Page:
## Book: RD Sharma - Mathematics (Volume 2)

### Chapter: 33. Binomial Distribution

#### Subject: Maths - Class 12th

##### Q. No. 44 of Exercise 33.1

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44
##### A person buys a lottery ticket in 50 lotteries, in each of which his chance of winning a prize is 1/100. What is the probability that he will win a prizei. at least onceii. exactly onceiii. at least twice?

Given that, a person buys a lottery ticket in 50 lotteries.

The probability of winning a prize is 1/100.

Let p be the probability of winning a prize.

Then, And q be the probability of not winning a prize.

We can write,

p + q = 1

q = 1 – p   Let X be a random variable representing the number of times the person wins the lottery out of n lotteries.

Then, the probability of the person winning the lottery r times out of n times is given by this Binomial distribution.

P (X = r) = nCrprqn-r

Here, n = 50

So, putting the value of n, p, and q in the formula of P (X = r), we get …(A)

(i). We need to find the probability that he will win the prize at least once.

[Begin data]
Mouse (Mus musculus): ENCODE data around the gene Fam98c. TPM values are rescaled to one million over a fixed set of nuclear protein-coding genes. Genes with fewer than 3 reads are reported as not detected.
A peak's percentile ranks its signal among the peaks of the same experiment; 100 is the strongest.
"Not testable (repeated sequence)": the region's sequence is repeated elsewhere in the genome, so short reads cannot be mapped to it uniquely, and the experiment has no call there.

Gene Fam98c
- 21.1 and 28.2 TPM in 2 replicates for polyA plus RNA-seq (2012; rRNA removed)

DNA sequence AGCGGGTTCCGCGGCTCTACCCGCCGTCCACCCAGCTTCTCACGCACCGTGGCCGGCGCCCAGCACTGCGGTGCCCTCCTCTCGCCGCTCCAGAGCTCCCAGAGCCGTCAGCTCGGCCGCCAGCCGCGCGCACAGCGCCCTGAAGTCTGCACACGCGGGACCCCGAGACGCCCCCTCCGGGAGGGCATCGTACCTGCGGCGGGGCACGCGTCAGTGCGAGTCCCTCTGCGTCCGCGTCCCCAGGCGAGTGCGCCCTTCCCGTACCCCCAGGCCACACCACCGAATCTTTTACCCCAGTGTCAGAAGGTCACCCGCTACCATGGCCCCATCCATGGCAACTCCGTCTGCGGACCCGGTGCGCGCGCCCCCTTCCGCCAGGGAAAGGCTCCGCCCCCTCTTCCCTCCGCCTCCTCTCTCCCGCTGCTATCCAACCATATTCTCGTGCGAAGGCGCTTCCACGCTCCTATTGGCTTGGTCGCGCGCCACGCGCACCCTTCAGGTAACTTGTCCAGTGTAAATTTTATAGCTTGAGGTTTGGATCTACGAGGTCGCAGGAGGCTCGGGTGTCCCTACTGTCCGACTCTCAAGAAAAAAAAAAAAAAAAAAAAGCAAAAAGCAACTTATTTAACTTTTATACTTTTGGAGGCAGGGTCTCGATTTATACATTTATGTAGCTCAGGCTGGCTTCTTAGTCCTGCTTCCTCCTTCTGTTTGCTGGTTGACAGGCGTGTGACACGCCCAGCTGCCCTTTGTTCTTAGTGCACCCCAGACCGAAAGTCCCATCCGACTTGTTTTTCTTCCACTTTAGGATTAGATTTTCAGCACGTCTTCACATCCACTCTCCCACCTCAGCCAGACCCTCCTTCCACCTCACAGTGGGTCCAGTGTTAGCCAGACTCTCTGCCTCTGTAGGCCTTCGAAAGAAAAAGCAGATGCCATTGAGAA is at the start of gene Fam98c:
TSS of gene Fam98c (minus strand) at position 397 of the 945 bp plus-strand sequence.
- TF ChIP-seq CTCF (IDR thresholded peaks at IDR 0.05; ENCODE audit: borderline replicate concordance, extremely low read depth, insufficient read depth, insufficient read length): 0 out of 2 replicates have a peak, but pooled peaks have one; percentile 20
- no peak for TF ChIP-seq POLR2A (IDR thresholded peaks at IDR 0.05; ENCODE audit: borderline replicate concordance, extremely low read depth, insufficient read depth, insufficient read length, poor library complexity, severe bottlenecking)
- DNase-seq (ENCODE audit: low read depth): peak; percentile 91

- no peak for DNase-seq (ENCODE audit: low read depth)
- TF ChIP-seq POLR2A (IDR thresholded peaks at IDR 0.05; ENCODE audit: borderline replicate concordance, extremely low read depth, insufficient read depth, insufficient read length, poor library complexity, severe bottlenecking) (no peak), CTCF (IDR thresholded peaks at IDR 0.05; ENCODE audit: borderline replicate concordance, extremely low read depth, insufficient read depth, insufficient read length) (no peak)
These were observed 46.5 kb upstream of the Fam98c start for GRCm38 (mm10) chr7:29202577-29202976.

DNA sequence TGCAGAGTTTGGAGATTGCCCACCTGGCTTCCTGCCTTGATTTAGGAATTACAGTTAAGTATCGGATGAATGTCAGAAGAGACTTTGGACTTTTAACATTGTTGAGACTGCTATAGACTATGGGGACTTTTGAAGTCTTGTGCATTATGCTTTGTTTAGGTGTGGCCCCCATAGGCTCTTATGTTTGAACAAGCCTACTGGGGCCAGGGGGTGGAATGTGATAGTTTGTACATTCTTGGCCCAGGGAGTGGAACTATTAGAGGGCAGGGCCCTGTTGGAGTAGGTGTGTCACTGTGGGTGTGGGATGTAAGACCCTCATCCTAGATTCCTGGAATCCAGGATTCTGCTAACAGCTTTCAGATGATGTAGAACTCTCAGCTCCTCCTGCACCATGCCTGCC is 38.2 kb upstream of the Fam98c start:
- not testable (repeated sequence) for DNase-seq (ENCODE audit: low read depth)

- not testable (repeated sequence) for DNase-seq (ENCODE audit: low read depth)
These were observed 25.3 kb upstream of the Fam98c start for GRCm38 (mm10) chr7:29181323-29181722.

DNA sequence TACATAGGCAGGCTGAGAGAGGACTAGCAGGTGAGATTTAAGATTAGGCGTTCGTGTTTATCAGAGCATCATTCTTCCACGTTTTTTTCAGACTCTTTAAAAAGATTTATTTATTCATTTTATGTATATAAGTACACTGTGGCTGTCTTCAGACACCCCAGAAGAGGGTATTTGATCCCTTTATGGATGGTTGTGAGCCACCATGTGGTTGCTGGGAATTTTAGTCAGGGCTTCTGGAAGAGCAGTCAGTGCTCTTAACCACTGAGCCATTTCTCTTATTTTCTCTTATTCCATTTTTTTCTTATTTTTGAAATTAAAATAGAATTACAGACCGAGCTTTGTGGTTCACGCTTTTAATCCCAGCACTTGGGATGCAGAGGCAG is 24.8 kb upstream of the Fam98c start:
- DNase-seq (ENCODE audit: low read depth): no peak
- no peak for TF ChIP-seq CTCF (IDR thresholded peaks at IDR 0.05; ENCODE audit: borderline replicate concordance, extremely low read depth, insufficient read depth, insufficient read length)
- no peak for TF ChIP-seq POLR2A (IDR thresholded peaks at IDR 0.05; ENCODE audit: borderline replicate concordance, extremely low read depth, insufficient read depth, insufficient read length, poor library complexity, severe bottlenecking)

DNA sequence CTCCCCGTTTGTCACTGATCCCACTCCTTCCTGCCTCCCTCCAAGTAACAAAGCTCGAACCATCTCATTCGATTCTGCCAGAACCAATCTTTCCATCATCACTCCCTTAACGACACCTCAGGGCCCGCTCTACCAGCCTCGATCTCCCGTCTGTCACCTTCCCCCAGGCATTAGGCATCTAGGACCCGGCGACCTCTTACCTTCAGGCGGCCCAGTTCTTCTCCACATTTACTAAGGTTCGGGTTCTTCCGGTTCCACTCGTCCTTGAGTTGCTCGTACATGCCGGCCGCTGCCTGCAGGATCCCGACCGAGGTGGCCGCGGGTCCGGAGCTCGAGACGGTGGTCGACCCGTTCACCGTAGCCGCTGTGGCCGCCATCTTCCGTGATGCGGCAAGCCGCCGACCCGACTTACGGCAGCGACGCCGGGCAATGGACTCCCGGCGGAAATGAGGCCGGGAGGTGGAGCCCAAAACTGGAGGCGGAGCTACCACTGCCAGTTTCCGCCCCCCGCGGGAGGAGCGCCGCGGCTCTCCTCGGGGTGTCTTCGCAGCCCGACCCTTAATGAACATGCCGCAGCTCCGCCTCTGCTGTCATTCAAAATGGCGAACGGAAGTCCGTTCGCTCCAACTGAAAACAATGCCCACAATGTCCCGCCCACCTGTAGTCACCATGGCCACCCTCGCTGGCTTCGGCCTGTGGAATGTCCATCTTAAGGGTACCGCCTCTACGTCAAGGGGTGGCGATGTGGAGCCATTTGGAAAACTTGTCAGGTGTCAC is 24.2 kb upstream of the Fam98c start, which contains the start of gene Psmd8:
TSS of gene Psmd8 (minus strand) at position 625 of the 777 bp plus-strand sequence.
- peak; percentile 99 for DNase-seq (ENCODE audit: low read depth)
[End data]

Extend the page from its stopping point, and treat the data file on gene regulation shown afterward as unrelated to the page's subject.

The probability is given by,

Probability = P (X ≥ 1)

Or this can be written as,

P (X ≥ 1) = 1 – P (X < 1)

P (X ≥ 1) = 1 – P (X = 0) …(B)

So, put r = 0 in equation (A) and then substitute in equation (B), we get    Thus, the probability that he will win the prize at least once is .

(ii). We need to find the probability that he will win the prize exactly once.

The probability is given by,

Probability = P (X = 1)

Put r = 1 in equation (A), we get     Thus, the probability that he will win the prize exactly once is .

(iii). We need to find the probability that he will win at least twice.

The probability is given by,

Probability = P (X ≥ 2)

Or can be expressed as,

P (X ≥ 2) = 1 – P (X < 2)

P (X ≥ 2) = 1 – [P (X = 0) + P (X = 1)] …(B)

Put r = 0 and r = 1 in equation (A) one by one and then substitute it in the equation (B), we get       Thus, the probability that he will win the prize at least twice is .

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